He’s been taking his own advice.
Since his election in March, Francis has delivered sharp and unscripted remarks on everything from homosexuality to atheism to his unlikely election to the seat of St. Peter.
Anyone who bet the 76-year-old Jesuit from Argentina would become Supreme Pontiff likely won a lot of dough, Francis joked on Sunday.
We’re wagering this pope’s got a few more surprises up the sleeves of his white cassock.
Meanwhile, here are six eye-openers Francis has uttered thus far.
June 12th, 2013
02:32 PM ET
By Daniel Burke, CNN Belief Blog Co-Editor
(CNN) – The Southern Baptist Convention, the country's second largest church, said Boy Scout executives who pushed to allow openly gay Scouts without properly consulting members should be ousted from office.
In a resolution approved Wednesday at their annual meeting, Southern Baptist leaders stopped short of urging churches to cut ties with local troops in protest of the Scouting change, but didn't encourage them to stay, either.
Either way, the historic decision to allow gay Scouts could "complicate basic understandings of male friendships, needlessly politicize human sexuality, and heighten sexual tensions within the Boy Scouts,” the Baptist resolution says.
The Boy Scouts of America initially planned to lift its longtime ban on openly gay youth without canvassing members, Southern Baptists charged in a resolution that passed overwhelmingly.
The executives behind that plan should be removed, the Baptists said.
June 11th, 2013
01:35 PM ET
By Daniel Burke, CNN Belief Blog Co-Editor
(CNN) – Pope Francis said a “gay lobby” exists inside the Vatican, a surprising disclosure from a pope who has already delivered his share of stunners, and a resurrection of church conflicts that had bedeviled his predecessor's papacy.
“In the Curia,” Francis said, referring to Catholicism’s central bureaucracy, “there are holy people. But there is also a stream of corruption.”
“The 'gay lobby' is mentioned, and it is true, it is there,” Francis continued. “We need to see what we can do.”
Hints that the Holy See contained a network of gay clergy surfaced last year in reports about a series of embarrassing leaks to Italian journalists.
The "Vatileaks" scandal factored in Pope Emeritus Benedict XIV's shocking decision to resign earlier this year, according to some church experts, as it impressed upon the 86-year-old pontiff that the modern papacy requires a vigorous and watchful presence.
June 6th, 2013
10:37 AM ET
By Jessica Ravitz, CNN
(CNN) - Leading up to Saturday’s ceremony, Roy Costner IV prayed on what he was going to do. Liberty High School’s 2013 valedictorian would soon find himself in front of a microphone. He’d have a pulpit from which he could address his small community tucked away in South Carolina’s mountainous corner.
Only his father and pastor knew what was weighing on his heart and mind. Could he, should he, insert a prayer in his pre-approved graduation speech? He’d been told by the school principal that talk of religion wasn’t allowed, and so far he’d followed the rules.
But as the day approached, the 18-year-old couldn’t deny what he felt he needed to do. FULL POST
June 5th, 2013
03:44 PM ET
Editor's note: Melody Moezzi is a writer, activist, attorney and award-winning author. Her book, "Haldol and Hyacinths: A Bipolar Life," will be published in August.
By Melody Moezzi, Special to CNN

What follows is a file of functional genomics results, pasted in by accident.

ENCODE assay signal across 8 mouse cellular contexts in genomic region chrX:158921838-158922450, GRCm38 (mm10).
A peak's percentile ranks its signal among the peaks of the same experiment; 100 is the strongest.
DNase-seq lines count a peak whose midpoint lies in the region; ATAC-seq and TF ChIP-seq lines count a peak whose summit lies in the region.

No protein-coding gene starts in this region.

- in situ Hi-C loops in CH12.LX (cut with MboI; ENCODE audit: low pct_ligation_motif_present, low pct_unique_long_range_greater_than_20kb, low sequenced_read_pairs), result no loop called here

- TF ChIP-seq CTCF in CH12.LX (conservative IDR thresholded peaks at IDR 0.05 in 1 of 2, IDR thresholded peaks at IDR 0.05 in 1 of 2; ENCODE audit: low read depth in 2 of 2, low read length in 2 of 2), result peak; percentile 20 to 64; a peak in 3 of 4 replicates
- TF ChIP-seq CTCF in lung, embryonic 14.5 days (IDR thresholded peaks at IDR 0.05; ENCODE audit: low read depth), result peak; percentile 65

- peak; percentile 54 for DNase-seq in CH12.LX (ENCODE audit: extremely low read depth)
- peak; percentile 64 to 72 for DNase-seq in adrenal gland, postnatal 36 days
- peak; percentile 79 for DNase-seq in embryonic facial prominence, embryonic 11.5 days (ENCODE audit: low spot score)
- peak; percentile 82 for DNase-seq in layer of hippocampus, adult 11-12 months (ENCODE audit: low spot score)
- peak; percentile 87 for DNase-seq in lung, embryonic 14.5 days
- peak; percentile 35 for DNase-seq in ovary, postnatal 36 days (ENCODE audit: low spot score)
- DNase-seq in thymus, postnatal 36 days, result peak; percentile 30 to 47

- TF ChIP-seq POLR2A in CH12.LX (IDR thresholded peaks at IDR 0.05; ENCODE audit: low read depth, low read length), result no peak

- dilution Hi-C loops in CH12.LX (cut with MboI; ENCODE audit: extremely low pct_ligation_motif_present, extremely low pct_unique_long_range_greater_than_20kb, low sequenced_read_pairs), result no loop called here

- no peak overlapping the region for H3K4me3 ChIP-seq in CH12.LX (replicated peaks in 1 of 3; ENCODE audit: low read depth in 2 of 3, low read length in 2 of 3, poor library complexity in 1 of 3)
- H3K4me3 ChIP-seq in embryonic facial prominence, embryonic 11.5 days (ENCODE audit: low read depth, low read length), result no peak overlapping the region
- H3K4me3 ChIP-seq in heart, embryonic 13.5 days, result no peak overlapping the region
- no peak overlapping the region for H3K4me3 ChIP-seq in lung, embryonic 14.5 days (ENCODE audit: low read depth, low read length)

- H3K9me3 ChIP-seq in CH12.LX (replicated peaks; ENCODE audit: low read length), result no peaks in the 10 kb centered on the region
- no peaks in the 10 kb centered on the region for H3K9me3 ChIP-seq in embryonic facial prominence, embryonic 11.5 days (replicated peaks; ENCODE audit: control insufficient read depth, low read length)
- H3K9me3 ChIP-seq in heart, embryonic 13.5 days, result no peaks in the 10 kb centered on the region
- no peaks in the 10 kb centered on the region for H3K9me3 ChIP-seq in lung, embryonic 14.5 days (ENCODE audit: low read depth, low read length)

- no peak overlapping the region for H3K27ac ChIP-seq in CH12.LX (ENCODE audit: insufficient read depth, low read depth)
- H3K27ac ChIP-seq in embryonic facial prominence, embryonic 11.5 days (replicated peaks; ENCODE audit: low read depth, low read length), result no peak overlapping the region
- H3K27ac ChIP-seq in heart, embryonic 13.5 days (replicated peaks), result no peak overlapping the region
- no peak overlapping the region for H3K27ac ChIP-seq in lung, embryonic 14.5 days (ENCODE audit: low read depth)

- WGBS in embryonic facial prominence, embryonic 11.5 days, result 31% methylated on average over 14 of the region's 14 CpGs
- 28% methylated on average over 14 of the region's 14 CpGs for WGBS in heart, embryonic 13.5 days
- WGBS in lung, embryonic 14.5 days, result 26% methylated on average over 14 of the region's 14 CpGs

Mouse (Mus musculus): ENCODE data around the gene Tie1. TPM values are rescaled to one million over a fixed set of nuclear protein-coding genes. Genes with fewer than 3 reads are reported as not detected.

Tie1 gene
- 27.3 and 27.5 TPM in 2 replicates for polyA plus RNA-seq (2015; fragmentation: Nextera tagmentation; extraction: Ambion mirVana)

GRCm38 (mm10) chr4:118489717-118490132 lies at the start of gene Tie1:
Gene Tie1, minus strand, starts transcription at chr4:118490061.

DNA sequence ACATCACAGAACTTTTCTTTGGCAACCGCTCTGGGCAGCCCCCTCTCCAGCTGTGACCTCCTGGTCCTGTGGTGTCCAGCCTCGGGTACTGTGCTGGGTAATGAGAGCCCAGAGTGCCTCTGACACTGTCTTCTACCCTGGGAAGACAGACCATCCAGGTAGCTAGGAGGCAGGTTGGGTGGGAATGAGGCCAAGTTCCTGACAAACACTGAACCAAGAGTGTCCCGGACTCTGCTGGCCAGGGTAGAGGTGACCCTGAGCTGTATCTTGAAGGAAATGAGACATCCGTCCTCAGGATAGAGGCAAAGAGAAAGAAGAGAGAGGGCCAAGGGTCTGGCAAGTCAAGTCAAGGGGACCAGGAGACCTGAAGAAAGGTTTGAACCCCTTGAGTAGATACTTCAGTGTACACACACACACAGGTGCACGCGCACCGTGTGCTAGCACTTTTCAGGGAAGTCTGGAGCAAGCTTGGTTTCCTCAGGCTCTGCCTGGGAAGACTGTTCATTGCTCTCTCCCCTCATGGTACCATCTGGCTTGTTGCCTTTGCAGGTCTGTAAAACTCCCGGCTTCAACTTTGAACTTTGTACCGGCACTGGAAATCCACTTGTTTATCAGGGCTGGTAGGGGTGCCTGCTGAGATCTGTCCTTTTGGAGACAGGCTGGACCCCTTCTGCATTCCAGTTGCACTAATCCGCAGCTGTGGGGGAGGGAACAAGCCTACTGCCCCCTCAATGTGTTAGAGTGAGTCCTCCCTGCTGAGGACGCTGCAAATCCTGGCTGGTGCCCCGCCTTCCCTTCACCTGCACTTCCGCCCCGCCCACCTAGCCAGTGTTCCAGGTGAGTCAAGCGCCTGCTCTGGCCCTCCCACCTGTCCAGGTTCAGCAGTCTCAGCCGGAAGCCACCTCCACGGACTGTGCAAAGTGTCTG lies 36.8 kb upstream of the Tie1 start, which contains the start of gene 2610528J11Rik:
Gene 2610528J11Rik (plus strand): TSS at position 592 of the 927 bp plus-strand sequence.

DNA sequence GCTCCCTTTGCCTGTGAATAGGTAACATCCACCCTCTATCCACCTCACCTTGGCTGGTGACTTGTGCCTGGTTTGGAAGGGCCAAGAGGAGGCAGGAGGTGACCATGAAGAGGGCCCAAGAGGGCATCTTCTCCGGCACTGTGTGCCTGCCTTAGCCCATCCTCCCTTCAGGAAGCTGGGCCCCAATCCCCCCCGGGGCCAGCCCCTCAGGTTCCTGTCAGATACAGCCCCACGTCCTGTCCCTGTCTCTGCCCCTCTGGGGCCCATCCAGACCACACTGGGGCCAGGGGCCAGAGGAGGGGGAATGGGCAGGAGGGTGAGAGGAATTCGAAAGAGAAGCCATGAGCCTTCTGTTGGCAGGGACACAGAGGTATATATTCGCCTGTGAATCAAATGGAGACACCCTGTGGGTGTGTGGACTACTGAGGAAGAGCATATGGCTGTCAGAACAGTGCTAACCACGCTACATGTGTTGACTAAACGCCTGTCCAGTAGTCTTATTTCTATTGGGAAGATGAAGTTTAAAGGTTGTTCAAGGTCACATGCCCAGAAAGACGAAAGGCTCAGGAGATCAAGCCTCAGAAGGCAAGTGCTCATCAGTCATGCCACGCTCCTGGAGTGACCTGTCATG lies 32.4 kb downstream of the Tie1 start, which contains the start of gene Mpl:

(CNN) – I wasn’t surprised by former British Prime Minister Tony Blair's recent statement about a “problem within Islam.”
It's not as though I've never heard anything like it before. I hear it all the time.
Still, his words – in response to a recent attack in London that left a British soldier dead – made me wonder: How might the public have reacted in a different context, had Blair replaced the word “Islam” with “Christianity” or “Judaism”?
I’m guessing not well.
But Muslims are used to having their faith openly denigrated by public officials.
June 4th, 2013
03:08 PM ET
By Dan Merica, CNN
(CNN) – Who can people call when religious doubts arise, but they're afraid to talk to their faith leaders or families?
A group that helps people "recover" from religion says it's ready to pick up the phone.
Recovering from Religion, which has about 40 support groups in the U.S. and Britain, plans to launch a hotline that will offer doubters an anonymous place to ask difficult questions and find communities of like-minded nonbelievers.
The group plans to staff the help line 24 hours a day and is modeling it after services like suicide prevention hotlines.
Sarah Morehead, executive director of Recovering from Religion, told CNN that the mission is to help people, not convert them to atheism.
“A lot of the times they just need someone to talk to," Morehead said.
June 3rd, 2013
02:12 PM ET
(CNN)– For more than two decades, the Rev. R. Guy Erwin couldn't officially be a pastor in the Evangelical Lutheran Church in America. On Friday, he was elected a bishop.
Erwin's election signals a shift not only for the ELCA – the nation's seventh largest church – but also for American Christianity. Only one other mainline Protestant denomination, the Episcopal Church, has elected openly gay and lesbian bishops.
“In these days such milestones seem to be coming at an ever-faster rate," Erwin told CNN, "and eventually what seems revolutionary now will seem normal and predictable."
With more than 4 million members in 10,000 congregations, the ELCA is the largest of several Lutheran denominations in the United States. The ELCA's decision to allow gay clergy has strained ties between those denominations, some of whom have partnered for relief work.
About this blog
The CNN Belief Blog covers the faith angles of the day's biggest stories, from breaking news to politics to entertainment, fostering a global conversation about the role of religion and belief in readers' lives. It's edited by CNN's Daniel Burke and Eric Marrapodi with daily contributions from CNN's worldwide newsgathering team and frequent posts from religion scholar and author Stephen Prothero.